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Thread: Modeling Tubular Frame

  1. #1

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    Modeling Tubular Frame

    I'm wanting to build an accurate model of the tubular frame structure of my plane - essentially reverse engineer what already exists. The Solidworks version that is available for EAA members does not seem to include the "tubing" module. My questions are: does the SW tubing module make this work substantially easier? Any tips on how to proceed without this module? I have some pretty good experience using the basic feature set, but never tackled a tubing project. Any and all help is much appreciated!

  2. #2
    cwilliamrose's Avatar
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    Are you saying the Insert|Weldments|Structural Member... menu item and the Weldments toolbar are not there in the EAA version? That would be a huge surprise. I don't have my laptop with me but I can look at my EAA SWx install when I get home.

  3. #3

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    The Weldment features will be there. But you have to add the tube sizes you are using.

    The weldment feature is great for doing tube structures and you can make accurate templates of the mitered joints in a tube structure.

  4. #4
    cwilliamrose's Avatar
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    You can download almost all the tubing sizes you'll ever need from VR3's website. And if you follow their guidelines you can send them your model and get them to do the tube fitting for you.

  5. #5

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    Thanks for pointing me in the right direction. I have never used this feature so I will need to take some time to become familiar with this. I am aware that Solidworks has a module they refer to as "Piping & Tubing" which, I believe, exposes functionality different from the weldments feature and which is not part of the EAA version of SW, but is available in one of the other academic versions. If the weldments feature will allow me to create the tubular frame accurately, then I am good with this – just need to learn a bit more about how this works. I am guessing this all starts with a good mastery of 3D sketching? Again, thanks for the help!
    Last edited by RCS; 06-18-2017 at 01:58 PM.

  6. #6

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    I use the weldment feature frequently and found it very useful. I have modeled the Bearhawk 4 place.

    You start with a 3D sketch of your fuselage. You can do a single drawing or several drawings and you can do a combination of 2D and 3D drawings With those drawings, you add/insert structural elements along the lines in the sketches. After that you trim the elements to each other. Do it right and you can do a FEA analysis of what you have drawn.

    As a profession, I build tube frame formula race cars. I have done the FEA analysis and then actually tested the complete race cars and the empirical results are very close to the SW models.

    The Piping and Tubing module is not what you would use for a tube fuselage.

  7. #7
    cwilliamrose's Avatar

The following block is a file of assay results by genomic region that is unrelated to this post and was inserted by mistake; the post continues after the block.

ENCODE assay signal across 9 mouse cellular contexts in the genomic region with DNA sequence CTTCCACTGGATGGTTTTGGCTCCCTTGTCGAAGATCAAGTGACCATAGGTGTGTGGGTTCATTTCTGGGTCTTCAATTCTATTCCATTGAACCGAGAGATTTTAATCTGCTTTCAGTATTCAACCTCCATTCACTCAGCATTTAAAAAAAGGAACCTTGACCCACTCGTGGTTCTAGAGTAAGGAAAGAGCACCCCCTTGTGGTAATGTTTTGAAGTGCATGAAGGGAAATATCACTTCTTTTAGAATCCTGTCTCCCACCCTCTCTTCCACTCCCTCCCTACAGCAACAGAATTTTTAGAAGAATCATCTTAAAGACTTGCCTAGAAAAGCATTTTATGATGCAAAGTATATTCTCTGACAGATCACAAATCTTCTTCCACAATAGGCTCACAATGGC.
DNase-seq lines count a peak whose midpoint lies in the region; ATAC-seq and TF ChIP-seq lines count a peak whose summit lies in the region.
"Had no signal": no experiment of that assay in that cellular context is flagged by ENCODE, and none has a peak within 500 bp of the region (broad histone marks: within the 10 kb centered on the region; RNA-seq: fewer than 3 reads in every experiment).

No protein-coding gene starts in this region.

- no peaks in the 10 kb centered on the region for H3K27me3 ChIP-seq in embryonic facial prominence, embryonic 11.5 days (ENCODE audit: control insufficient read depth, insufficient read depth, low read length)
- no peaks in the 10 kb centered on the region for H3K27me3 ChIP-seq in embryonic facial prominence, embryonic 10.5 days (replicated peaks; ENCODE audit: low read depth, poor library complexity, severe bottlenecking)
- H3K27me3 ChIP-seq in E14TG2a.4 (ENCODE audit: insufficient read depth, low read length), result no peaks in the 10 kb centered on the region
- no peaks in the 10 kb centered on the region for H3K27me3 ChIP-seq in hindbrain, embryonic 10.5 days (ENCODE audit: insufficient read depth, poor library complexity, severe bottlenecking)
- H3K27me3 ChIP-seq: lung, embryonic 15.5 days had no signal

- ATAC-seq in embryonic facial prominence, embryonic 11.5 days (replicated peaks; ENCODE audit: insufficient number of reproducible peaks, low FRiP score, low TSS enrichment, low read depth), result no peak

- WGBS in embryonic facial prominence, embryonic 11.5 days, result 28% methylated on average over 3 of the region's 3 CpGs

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    Quote Originally Posted by RCS View Post
    .......I am aware that Solidworks has a module they refer to as "Piping & Tubing" which, I believe, exposes functionality different from the weldments feature ........ If the weldments feature will allow me to create the tubular frame accurately, then I am good with this...... I am guessing this all starts with a good mastery of 3D sketching?....
    As mentioned above, the weldment tools are what you need here, the other package is not for creating structures.

    I think my Pitts fuselage (seen here) only has a few 3D sketches which are mainly for the longerons. All the other sketches are 2D. Lots of planes created for those 2D sketches but most using geometry from previous sketches for definition.
    Last edited by cwilliamrose; 06-18-2017 at 06:08 PM.

  8. #8

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    This is great feedback - just exactly what I was hoping for: a starting point with some examples and helpful tips. I'm going to practice and get started. Quite sure I will have more questions - very appreciative of the support! --Rob

  9. #9

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    Thanks to your help here I have built some practices models using the weldments feature - pretty easy! In my aircraft the four outer longerons are slightly curved. So in SW sketch I created a splined curve with points at each station and have them fully dimensioned (all lines are black). However I cannot add the tube to this splined line as I can do with the straight lines. Is there some step that I am missing?

  10. #10
    cwilliamrose's Avatar
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    Tubular aircraft structures are meant to be trusses and the runs between points are almost always (and ideally) straight lines. The exception that comes to mind is the engine mount for four cylinder Lyc's. I believe your primary structure should not have any curved tubes, especially the longerons.

    I'll have to take a look at my engine mount model at the shop tomorrow, that's the only weldment where I used curved tubes. It's been a few years ago since I modeled that part and I don't remember exactly what I did but I'm pretty certain the curves were done as arcs and not splines.

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